Charles Ives was an American composer who lived from 1874 - 1954.
Charles was always looking for ways to make new and unusual sounds through the music he composed, and he sure did succeed! For example, he composed music where the ensemble plays several different songs all at once. He also composed music in different time signatures and key signatures to be played together. . . Often times this sounded like a big jumbled mess!
As you can imagine, not everyone responded well to these new sounds Charles was creating. Charles never seemed to be too bothered by this though. In fact, one story says that when someone complained about the sour notes in his music (called dissonance - notes that are too close together so they make a sour sound), Charles Ives reportedly responded,
So we will do just that.
This is a piece called Variations on America and it was written when Charles was only 17 years old working as a church organist. Though it was originally written for organ, it was later reorchestrated for band.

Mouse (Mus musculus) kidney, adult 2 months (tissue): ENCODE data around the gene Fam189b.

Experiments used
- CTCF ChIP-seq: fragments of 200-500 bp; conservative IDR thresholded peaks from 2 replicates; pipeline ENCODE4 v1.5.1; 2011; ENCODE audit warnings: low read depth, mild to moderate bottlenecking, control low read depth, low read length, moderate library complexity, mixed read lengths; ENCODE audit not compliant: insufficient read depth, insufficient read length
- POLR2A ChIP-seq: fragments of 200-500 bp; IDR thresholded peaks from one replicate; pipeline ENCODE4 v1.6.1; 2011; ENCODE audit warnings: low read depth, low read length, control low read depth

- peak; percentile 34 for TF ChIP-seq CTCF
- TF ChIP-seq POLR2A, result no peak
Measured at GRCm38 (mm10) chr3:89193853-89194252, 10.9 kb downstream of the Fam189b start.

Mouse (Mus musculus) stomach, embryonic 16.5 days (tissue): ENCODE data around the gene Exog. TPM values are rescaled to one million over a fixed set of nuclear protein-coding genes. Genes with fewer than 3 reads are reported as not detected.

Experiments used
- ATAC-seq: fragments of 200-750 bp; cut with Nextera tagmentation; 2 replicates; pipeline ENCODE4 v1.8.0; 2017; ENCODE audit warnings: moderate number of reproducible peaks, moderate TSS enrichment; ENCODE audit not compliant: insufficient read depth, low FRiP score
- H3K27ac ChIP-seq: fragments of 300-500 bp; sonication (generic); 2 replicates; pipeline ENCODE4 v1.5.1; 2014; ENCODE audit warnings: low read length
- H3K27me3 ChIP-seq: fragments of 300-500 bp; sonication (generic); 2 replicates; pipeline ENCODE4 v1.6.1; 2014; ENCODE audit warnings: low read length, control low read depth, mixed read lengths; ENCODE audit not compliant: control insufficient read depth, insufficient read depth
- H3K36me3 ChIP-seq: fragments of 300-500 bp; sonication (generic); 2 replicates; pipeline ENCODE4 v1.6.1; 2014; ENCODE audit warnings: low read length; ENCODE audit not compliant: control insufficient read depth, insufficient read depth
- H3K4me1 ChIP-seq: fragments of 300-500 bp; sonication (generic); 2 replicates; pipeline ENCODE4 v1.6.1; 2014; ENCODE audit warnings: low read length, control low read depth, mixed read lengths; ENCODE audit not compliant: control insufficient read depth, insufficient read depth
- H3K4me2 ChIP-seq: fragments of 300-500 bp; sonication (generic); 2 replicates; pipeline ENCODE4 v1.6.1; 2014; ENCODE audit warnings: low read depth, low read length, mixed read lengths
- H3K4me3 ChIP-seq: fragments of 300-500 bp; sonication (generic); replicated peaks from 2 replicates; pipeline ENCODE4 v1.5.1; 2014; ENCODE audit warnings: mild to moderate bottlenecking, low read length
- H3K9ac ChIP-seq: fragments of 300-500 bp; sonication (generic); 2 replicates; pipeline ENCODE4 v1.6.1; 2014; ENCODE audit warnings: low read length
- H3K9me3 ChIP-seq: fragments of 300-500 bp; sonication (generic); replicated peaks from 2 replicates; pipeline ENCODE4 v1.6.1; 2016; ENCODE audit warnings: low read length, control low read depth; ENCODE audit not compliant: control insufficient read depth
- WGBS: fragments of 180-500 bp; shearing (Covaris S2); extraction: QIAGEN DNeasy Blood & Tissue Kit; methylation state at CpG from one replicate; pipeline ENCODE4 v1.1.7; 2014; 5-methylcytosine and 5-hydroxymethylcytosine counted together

In this piece, Charles takes a familiar tune, America, and changes elements to make it sound different than we are used to hearing. As you listen, see if you can figure out what changes were made in the music to make it sound more interesting. Was it tempo? Dynamics? Meter? Changing what instruments are playing?
Now You Try
Pick any song. Try to come up with as many ways as you can think of to make it sound different than you are used to. You could change some words, you could sing it faster or slower, you could make up a clapping pattern to accompany it. . . The sky is the limit!
Patriotic, playful, and full of unusual sounds. That sums up the music of Charles Ives.
Enjoy your breakfast and remember to take your dissonance like a man!